The combination somehow seemed perfect. The Sin City Circus Ladies, the infamous Big Eden nightclub, Evil Hoodoo night. But first, I had no idea what hoodoo was, so I had to do some research. According to expert Catherine Yronwode, hoodoo “consists of a large body of African folkloric practices and beliefs with a considerable admixture of American Indian botanical knowledge and European folklore. Although most of its adherents are black, contrary to popular opinion, it has always been practiced by both whites and blacks in America. Other regionally popular names for hoodoo in the black community include ‘conjuration,’ ‘conjure,’ ‘witchcraft,’ ‘rootwork,’ and ‘tricking.’ The first three are simply English words; the fourth is a recognition of the pre-eminence that dried roots play in the making of charms and the casting of spells, and the fifth is a special meaning for a common English word.”
So, with a full understanding of the sort of magic I was to be subjected to, I set off towards the Ku’damm on a warm spring night with high hopes and great expectations. In the end, there was no disappointment.
First, I have to say that, to my knowledge, the Sin City Circus Ladies have never played a bad show. Even when I saw them for the first time at a dorfdisco anniversary party a few years back, where the drunk sound man was doing seemingly everything he could to fuck up Shambhu’s vocals, the Ladies managed to turn in a star quality set.
Upon my arrival at Big Eden, the crowd was lax for a Friday night, with nearly everyone sprawled out around the tables by the bar, sipping their drinks and lapping up the brilliant ’50s trash-a-billy that the DJ was spinning like a madman. Yes, the music was the source of the madness throughout the night. That much was made clear as soon as the Circus Ladies hit the stage, when the empty dance floor immediately filled up with the previously subdued guests. Call it evil hoodoo, call it sexmagick, call it whatever you want, the fact remains that the Circus Ladies electrified the entire club with their sound and their endearing collective presence. I was up front the whole time, so perhaps I felt it stronger than most, but I was dimly aware, through the jolt of adrenaline that was surging through my body for the duration of their set, that the people standing around me were shaking their asses just as hard.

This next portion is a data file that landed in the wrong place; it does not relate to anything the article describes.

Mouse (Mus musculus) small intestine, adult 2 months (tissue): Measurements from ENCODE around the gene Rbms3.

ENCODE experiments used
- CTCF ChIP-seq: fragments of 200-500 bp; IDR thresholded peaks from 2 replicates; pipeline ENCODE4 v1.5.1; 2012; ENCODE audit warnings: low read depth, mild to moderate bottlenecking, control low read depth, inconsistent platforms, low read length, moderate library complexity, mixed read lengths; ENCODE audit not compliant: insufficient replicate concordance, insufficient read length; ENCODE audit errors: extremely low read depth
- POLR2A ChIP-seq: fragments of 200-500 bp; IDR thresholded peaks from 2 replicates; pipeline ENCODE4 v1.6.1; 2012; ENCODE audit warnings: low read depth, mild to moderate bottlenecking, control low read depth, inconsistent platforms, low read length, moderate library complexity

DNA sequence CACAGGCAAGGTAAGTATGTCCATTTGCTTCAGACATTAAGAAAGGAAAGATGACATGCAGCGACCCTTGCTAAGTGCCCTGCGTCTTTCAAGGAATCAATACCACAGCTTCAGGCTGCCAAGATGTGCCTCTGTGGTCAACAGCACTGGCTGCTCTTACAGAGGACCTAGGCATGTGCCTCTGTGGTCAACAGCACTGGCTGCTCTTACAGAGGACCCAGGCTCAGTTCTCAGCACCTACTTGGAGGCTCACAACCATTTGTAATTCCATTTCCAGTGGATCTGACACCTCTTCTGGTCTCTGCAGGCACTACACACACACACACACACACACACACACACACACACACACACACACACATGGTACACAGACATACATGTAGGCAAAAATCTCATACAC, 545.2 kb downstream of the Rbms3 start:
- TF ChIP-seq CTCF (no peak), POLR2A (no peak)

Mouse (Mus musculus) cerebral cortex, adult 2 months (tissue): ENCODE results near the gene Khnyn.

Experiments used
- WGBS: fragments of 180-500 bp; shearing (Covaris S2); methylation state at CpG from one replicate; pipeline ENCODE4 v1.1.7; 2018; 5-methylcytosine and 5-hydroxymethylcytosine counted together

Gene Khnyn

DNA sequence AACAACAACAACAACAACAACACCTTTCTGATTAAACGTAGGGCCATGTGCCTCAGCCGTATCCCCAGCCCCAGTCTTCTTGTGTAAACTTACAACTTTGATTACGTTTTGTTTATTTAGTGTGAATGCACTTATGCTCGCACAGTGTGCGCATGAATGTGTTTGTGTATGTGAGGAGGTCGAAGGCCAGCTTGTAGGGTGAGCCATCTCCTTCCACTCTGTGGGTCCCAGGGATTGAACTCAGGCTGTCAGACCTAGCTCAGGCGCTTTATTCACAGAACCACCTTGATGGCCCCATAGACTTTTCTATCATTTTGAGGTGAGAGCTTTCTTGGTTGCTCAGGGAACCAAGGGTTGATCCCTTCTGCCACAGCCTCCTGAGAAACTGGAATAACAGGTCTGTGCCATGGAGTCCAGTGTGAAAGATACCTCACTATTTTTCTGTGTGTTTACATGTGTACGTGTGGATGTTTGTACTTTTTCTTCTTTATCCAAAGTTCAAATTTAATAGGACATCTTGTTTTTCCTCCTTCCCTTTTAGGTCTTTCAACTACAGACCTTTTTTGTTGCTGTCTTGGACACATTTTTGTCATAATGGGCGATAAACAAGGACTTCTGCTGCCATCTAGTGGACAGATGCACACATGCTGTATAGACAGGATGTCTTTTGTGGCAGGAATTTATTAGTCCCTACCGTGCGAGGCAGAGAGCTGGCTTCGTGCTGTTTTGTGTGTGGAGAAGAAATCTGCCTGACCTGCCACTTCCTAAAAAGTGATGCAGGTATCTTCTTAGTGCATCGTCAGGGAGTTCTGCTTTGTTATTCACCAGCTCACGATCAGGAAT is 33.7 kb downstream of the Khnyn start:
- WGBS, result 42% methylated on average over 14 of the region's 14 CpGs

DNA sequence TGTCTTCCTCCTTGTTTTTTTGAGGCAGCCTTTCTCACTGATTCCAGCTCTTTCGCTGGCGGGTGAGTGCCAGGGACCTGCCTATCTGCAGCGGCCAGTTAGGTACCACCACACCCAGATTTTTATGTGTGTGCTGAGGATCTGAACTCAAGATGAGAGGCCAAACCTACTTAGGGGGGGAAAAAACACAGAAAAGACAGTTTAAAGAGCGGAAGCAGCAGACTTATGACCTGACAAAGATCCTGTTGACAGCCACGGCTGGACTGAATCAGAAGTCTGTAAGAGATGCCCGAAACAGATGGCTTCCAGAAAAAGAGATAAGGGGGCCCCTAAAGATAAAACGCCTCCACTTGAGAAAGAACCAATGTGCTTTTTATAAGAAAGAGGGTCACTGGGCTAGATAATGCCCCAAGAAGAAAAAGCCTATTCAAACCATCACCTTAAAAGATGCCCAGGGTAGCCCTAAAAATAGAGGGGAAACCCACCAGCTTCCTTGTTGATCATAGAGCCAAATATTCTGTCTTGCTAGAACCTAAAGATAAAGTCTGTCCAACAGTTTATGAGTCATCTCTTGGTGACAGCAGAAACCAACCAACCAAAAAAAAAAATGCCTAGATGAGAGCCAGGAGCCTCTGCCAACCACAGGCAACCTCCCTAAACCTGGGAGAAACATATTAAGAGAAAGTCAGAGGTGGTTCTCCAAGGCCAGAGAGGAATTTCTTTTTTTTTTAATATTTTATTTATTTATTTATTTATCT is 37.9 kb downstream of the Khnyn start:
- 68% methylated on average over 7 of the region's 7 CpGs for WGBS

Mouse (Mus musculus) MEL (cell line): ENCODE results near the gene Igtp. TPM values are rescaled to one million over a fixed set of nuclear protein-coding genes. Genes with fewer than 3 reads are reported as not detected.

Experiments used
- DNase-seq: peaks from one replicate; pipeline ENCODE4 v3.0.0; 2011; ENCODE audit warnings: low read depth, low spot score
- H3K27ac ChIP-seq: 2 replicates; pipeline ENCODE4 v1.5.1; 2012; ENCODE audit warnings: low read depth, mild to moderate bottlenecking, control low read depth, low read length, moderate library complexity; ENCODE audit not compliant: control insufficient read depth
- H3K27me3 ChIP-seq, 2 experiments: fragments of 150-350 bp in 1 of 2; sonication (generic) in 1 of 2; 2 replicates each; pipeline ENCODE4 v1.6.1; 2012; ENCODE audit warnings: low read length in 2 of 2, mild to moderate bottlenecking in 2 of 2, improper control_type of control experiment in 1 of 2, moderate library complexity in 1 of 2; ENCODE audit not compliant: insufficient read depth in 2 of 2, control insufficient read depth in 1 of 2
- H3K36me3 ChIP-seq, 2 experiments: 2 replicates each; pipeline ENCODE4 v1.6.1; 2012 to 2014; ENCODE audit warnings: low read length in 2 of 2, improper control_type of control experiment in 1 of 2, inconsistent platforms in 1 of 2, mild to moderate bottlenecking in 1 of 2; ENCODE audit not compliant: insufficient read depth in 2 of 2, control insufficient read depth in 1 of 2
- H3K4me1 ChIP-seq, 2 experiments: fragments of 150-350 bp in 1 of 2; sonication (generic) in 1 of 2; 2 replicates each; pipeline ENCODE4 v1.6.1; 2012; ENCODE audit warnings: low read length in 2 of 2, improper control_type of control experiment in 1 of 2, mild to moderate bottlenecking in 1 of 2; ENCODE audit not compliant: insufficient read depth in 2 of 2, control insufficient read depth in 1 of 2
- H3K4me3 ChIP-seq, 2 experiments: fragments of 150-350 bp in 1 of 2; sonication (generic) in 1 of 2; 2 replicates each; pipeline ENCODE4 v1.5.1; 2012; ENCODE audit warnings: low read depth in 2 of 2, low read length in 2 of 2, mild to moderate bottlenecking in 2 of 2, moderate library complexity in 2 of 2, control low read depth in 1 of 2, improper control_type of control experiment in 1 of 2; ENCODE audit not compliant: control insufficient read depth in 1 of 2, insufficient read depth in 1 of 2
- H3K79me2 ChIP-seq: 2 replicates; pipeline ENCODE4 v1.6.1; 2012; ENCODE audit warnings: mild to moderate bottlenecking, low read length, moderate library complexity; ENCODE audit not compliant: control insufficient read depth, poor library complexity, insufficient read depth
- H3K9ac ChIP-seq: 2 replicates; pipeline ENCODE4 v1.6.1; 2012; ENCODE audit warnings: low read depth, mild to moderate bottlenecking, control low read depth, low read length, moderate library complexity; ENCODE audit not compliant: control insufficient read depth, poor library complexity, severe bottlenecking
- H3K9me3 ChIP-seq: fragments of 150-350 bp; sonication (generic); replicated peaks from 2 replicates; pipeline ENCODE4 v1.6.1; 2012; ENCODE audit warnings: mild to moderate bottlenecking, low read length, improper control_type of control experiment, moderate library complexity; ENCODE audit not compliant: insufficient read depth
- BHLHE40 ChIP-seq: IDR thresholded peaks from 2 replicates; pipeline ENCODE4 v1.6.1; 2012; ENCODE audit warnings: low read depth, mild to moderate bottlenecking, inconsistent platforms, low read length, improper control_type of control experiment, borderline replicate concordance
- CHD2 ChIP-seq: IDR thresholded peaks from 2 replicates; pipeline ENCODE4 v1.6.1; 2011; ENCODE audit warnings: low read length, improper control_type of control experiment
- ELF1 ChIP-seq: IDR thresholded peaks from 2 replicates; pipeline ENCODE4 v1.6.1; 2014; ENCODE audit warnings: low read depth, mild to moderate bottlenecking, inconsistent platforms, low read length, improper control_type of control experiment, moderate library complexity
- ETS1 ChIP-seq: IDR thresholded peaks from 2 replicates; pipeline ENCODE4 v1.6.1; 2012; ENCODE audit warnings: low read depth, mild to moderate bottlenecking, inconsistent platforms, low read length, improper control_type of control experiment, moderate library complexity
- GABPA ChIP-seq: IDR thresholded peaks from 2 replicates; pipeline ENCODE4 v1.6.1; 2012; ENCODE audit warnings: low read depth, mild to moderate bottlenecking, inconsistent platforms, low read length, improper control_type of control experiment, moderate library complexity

The sleazy company regaled us with all the faves. Both the vocal and stage presence of gravel-throated hot-blooded super-aggresso trannie wonder Shambhu and the smooth-voiced blonde Betty Boop bombshell Trinity makes for an elegant live contrast; while Trinity shook her tambourine, Shambhu spent much of the set crawling on the stage, spitting at the audience, and inviting us for a fuck in the toilets after the gig. Tom Schwoll’s jangly honky tonk antics, up and down the neck of his guitar, made me worry that he’d lose control and shred the goddamn thing into pieces; by the end of the set, he was rocking out so hard, I wondered how it was possible for him to hit every chord perfectly; nevertheless, this balancing act of destructive energy with stunning musicianship and creative control is what holds the entire band together, from Shambhu’s infamous runny make-up to Lloyd Clark’s slap-happy bass.
The Sin City Circus Ladies are the epitome of everything that I imagine Berlin was in its decadent glory days. Whereas much of the current music scene has been homogenized with stupid trends and fake categories of “new music,” the Circus Ladies are unique for their unwillingness to conform to other people’s ideals, their unjaded youthful punk appeal, their classically trashy sexiness, and their old-fashion devotion to simply playing great music and having a fucking good time.
By the time the final encore had come to an end, I was covered in sweat and sore all over. The Evil Hoodoo had shaken my entire body, so I nursed the comedown with a beer at the bar. The ground stopped moving beneath my feet, and I realized the spell had been broken. At that point, I made my escape through the fluffy doors of the Big Eden, disappearing into the drunken Friday night crowd on the Ku’damm.